The Centre for Nordic Studies employs a professor who is also a research director, a senior lecutrer, a coordinator and researchers in different stages of their careers.
Peter Stadius is professor in Nordic Studies and director of CENS. He holds a PhD in History, and his research interests include image studies of the Nordic Region, both in a historical longue durée perspective and as part of current branding practices. He has taken specific interest in the theme of North and South within Europe, studying how the content of this imagological dichotomy has developed over time. In recent times he has also pursued reserach on regionalisms, minorities and identity politics in the Nordic Region. As university lecturer in Nordic Studies 2006-2013, and later in his current position, he has also developed other research themes connected to the cultural history of the Nordic Welfare State and the dynamics of Nordic cooperation and the culture and strategies of articulated Nordicness in a historical perspective.
Ainur Elmgren is a researcher affiliated with the Centre for Nordic Studies and the Network of European Studies at the University of Helsinki. She has a PhD in history from Lund University. She is currently participating in several research programmes at the University of Helsinki, such as “The Political Rhetoric of Isms” and “Driving Forces of Democracy”, with contributions to the fields of conceptual history and political history of the Nordic countries.
Malte Gasche is a project manager, lecturer and post-doctoral research fellow at the Centre for Nordic Studies at the University of Helsinki. He defended his PhD, entitled Der „Germanische Wissenschaftseinsatz“ des „Ahnenerbes“ der SS, 1942-1945: Zwischen Vollendung der „völkischen Gemeinschaft“ und dem Streben nach „Erlösung“, at the Humboldt University of Berlin in 2012. In addition to his research on doctrine topics in the field of History of Science, he is interested in majorities’ policy on minority groups and their strategies to gain societal security within mainstream society. Since 2012 Gasche has been representing Finland in the committee Genocid on the Roma within the International Holocaust Remembrance Alliance. From 2017 to 2018 he is managing the pilot-project Diverging Fates: Travelling Circus People in Europe under National Socialism.
Heidi Haggrén is a coordinator at the Centre for Nordic Studies and a doctoral candidate at the Faculty of Social Sciences, University Helsinki. Her doctoral project analyses the development of nurses’ collective interest organization in the emerging Finnish wage-work society and welfare state in the post-World War II era focusing on the tensions between social loyalties related to work, its content and organization. She has published on Nordic cooperation, labour market relations and nursing in an international and Nordic context. She has coordinated a number of Nordic projects in and outside of the academia, including Nordic Centre of Excellence: The Nordic Welfare State – Historical Foundations and Future Challenges (NordWel) 2007-2014.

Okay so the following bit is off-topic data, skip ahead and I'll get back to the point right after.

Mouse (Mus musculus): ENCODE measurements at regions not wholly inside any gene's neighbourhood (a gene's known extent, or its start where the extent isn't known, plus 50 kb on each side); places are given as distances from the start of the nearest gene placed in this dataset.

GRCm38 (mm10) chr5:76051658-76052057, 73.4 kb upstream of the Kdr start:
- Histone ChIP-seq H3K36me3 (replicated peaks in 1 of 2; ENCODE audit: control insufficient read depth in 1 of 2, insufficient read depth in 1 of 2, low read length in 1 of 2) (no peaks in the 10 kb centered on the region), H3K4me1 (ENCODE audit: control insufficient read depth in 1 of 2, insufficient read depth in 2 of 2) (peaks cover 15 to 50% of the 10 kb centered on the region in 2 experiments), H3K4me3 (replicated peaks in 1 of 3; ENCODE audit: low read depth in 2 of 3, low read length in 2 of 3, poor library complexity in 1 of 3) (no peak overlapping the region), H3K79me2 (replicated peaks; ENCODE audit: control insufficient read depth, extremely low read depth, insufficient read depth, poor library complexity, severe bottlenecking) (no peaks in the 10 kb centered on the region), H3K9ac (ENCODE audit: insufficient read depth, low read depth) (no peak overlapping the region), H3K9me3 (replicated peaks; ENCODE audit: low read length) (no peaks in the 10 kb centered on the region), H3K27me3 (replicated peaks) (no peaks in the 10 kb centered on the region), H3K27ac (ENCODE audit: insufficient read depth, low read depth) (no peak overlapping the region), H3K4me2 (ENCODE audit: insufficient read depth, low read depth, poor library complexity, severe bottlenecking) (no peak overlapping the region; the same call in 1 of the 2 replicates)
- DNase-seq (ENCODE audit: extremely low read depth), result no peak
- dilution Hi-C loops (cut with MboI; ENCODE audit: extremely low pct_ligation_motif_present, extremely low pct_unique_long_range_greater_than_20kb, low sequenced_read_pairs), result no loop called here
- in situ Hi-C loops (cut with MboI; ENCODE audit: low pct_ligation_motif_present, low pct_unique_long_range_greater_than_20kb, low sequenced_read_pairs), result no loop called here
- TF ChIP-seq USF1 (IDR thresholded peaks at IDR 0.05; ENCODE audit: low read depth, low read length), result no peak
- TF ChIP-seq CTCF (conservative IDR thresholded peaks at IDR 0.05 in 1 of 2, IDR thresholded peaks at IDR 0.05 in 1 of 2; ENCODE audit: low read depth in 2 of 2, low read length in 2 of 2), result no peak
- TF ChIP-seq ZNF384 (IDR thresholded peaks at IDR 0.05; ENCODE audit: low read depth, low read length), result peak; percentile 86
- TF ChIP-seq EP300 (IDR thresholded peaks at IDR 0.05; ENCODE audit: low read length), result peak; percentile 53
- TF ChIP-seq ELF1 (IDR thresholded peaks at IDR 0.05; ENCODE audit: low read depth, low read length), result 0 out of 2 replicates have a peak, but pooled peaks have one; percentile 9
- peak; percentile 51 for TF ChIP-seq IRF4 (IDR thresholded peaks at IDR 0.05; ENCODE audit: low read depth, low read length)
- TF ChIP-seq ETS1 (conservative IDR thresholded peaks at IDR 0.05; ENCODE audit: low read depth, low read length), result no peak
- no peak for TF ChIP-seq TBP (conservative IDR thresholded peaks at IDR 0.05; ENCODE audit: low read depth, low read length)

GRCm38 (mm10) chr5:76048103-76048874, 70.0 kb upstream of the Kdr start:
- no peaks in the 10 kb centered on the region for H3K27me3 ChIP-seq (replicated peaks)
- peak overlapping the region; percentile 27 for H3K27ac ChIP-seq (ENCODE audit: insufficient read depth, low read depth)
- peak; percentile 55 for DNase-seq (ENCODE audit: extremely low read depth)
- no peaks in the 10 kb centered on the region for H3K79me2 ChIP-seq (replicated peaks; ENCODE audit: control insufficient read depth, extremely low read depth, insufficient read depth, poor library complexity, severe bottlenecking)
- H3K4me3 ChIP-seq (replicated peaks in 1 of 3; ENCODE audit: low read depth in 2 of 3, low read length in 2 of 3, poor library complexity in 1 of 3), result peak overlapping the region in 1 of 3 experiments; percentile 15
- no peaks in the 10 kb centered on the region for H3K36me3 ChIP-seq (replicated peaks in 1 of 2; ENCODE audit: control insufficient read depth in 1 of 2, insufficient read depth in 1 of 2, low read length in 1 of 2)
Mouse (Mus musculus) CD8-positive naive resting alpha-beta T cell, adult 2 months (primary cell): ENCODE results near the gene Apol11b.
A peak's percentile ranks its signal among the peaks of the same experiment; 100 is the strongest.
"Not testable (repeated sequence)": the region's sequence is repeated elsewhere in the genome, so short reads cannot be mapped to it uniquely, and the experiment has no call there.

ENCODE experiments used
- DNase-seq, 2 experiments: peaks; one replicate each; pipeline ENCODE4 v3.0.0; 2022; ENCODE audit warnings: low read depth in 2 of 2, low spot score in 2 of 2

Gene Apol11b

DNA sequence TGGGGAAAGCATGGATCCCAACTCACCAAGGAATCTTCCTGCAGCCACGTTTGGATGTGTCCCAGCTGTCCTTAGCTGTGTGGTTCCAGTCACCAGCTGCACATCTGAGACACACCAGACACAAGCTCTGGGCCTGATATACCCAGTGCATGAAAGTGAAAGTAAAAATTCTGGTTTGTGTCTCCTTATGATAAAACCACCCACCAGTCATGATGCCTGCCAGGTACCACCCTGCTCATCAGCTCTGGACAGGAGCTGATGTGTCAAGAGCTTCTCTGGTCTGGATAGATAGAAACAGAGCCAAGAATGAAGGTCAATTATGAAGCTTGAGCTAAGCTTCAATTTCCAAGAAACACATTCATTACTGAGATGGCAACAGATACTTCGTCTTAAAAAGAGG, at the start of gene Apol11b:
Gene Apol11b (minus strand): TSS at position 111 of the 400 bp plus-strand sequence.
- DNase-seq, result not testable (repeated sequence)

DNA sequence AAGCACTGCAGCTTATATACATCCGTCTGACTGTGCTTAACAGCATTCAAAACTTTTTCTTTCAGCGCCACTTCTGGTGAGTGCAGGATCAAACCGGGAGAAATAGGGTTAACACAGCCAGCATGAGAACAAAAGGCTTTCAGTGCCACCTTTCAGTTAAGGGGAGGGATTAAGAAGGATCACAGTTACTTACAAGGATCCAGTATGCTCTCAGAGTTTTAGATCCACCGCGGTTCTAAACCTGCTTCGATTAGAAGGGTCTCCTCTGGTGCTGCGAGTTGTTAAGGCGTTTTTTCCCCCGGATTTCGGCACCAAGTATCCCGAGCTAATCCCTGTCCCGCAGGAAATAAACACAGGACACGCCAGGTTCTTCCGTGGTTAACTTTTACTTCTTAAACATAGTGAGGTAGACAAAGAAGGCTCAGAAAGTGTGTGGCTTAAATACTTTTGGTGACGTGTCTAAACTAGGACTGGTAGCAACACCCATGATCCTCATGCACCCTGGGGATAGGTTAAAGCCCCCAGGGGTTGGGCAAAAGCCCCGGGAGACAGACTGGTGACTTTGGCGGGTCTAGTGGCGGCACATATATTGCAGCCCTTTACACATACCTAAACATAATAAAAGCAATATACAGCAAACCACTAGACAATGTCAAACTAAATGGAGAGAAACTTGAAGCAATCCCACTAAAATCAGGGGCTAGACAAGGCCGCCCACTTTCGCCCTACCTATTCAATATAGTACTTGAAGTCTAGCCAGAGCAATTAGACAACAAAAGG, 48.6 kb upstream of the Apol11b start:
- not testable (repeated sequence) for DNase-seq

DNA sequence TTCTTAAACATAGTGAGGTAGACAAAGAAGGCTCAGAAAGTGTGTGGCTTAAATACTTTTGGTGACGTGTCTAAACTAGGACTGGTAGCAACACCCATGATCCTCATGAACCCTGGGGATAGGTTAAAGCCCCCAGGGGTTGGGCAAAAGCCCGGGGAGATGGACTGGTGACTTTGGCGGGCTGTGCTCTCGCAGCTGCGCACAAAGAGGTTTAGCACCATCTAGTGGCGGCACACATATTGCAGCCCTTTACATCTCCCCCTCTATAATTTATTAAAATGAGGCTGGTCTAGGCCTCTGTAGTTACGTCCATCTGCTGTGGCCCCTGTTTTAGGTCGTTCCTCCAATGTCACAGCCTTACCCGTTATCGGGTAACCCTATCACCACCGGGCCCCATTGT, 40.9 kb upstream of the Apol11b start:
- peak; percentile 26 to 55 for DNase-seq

Maren Jonasson is part of the project The Political Night i New Light (Statsnatten i ny belysning).
Larisa Kangaspuro has MA degree in Law from the Herzen State Pedagogical University of Russia and PhD in History from the Novgorod State University (Russia). Her research interests include public attitudes of Russian and Nordic societies to the penitentiary system. Her current doctoral project at the University of Helsinki examines how the Russian public opinion and civil society influenced the prison reforms in Russia and in Finland during the Tsarist regime 1861-1914. In addition, she analyses how the reforms influenced to the wellbeing of convicted in both countries in the given period of time. Larisa Kangaspuro is the leader of the pilot project "Nordic Russian Cooperation for social integration, prevention of marginalization and human rights protection for female prisoners", funded by the Nordic Council of Ministers for the period 1.8.2018-31.07.2019.
Associate Professor Jussi Kurunmäki, University of Helsinki and Södertörn University Stockholm, is political scientist specialized in conceptual history of political thought and political rhetoric. He has published extensively on parliamentary democratization and the conceptual history of democracy and liberalism in Sweden and in Finland. He was the initiator and one of the editors of Rhetorics of Nordic Democracy (2010). Currently, he is co-editing the volume Democracy in Europe: A Conceptual History (Berghahn Books). Kurunmäki is the chairperson of the international network Concepta – International Research Seminars in Conceptual History and Political Thought. He is the leader of the project “State Night” in a New Light: A Transnational Perspective to Finnish Political Culture 1809 – 1863 (Swedish Literature Society in Finland).
Jana Lainto is a PhD student at the Centre for Nordic Studies (2016- ). She studies the institutionalization of Czechoslovakian cultural relations with the Nordic countries during the interwar period. Her main research interests are Czech cultural history, cultural transfer and image studies of the Nordic region in the Czech lands/later Czechoslovakia. She holds Master’s degrees from the University of Helsinki in European Studies and from the Palacký University Olomouc in History and Philosophy.
Tuire Liimatainen is a PhD student at the Centre for Nordic Studies (2016- ). Her doctoral research studies identities and questions of belonging in contemporary Sweden-Finnish online ethnopolitical campaigns. Her main research interests are migration, minorities, sociolinguistics, ethnopolitical activism, new media and social media in the Nordic context. She holds a Master’s degree in Nordic Studies and Bachelor’s degree in Scandinavian languages from the University of Helsinki. Her master’s thesis studied representations of Sweden-Finnish authors in Swedish literature reviews.
Jani Marjanen is a postdoctoral researcher at the University of Helsinki from where he gained his PhD in 2014. In 2014-2015 he was visiting scholar at the Max Planck Institute for Human Development, Berlin. He specializes in late eighteenth-century and early nineteenth-century language of economic patriotism in Scandinavia, the theory and method of conceptual history, and the public sphere in the nineteenth-century Nordic context. He is one of the editors of Contributions to the History of Concepts.